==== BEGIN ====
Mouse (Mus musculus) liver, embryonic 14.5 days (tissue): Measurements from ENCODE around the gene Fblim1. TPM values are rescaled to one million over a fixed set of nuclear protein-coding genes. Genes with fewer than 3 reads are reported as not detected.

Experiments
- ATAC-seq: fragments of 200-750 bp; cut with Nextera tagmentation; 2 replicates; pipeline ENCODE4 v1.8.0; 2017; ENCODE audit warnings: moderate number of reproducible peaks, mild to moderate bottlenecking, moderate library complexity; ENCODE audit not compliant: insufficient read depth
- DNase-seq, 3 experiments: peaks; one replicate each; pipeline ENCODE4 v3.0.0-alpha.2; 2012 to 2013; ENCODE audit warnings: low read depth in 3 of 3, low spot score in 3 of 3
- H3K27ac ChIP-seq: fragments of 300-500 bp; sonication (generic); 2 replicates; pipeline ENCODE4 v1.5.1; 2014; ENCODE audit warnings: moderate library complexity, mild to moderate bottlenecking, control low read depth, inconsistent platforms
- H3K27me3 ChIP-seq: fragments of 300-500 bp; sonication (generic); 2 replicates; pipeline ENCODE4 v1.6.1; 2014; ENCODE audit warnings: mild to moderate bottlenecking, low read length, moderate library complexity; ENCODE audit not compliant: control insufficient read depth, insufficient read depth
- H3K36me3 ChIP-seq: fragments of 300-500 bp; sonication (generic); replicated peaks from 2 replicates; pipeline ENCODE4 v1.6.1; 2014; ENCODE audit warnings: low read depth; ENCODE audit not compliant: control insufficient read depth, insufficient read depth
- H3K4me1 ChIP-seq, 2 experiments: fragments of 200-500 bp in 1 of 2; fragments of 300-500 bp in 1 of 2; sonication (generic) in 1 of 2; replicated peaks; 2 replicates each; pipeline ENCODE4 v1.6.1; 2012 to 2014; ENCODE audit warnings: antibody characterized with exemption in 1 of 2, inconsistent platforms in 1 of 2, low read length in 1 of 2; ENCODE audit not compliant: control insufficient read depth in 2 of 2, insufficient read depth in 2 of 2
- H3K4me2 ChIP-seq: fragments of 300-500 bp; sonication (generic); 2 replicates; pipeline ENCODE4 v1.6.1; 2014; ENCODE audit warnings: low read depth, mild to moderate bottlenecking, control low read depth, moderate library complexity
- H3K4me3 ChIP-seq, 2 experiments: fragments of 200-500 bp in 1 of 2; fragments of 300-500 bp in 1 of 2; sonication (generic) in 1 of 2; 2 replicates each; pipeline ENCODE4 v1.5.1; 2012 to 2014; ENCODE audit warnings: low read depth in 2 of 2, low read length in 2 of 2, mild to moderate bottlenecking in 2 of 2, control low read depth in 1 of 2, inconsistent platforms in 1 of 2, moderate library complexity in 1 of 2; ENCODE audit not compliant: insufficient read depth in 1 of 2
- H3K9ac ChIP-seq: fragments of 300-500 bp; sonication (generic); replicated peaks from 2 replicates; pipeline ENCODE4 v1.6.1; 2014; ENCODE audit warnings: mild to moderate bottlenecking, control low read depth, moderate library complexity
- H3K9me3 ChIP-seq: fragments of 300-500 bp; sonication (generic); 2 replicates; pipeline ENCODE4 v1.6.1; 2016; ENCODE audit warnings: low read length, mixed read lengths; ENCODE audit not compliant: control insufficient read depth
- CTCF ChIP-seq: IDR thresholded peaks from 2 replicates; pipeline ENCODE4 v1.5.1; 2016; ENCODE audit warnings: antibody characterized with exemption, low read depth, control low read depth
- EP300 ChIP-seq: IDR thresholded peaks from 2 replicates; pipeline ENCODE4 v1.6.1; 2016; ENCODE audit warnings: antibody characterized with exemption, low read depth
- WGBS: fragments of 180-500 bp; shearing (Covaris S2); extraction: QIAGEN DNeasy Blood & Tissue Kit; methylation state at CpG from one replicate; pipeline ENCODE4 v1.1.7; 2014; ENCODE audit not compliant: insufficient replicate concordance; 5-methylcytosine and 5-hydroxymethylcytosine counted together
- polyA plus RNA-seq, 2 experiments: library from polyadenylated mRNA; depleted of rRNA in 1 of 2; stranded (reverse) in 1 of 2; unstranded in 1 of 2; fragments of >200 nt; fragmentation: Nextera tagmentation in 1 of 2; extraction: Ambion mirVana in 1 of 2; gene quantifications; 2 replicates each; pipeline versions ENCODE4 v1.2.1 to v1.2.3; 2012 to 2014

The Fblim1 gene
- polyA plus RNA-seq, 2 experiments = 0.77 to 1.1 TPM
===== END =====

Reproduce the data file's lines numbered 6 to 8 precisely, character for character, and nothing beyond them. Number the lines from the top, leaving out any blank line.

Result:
- H3K27me3 ChIP-seq: fragments of 300-500 bp; sonication (generic); 2 replicates; pipeline ENCODE4 v1.6.1; 2014; ENCODE audit warnings: mild to moderate bottlenecking, low read length, moderate library complexity; ENCODE audit not compliant: control insufficient read depth, insufficient read depth
- H3K36me3 ChIP-seq: fragments of 300-500 bp; sonication (generic); replicated peaks from 2 replicates; pipeline ENCODE4 v1.6.1; 2014; ENCODE audit warnings: low read depth; ENCODE audit not compliant: control insufficient read depth, insufficient read depth
- H3K4me1 ChIP-seq, 2 experiments: fragments of 200-500 bp in 1 of 2; fragments of 300-500 bp in 1 of 2; sonication (generic) in 1 of 2; replicated peaks; 2 replicates each; pipeline ENCODE4 v1.6.1; 2012 to 2014; ENCODE audit warnings: antibody characterized with exemption in 1 of 2, inconsistent platforms in 1 of 2, low read length in 1 of 2; ENCODE audit not compliant: control insufficient read depth in 2 of 2, insufficient read depth in 2 of 2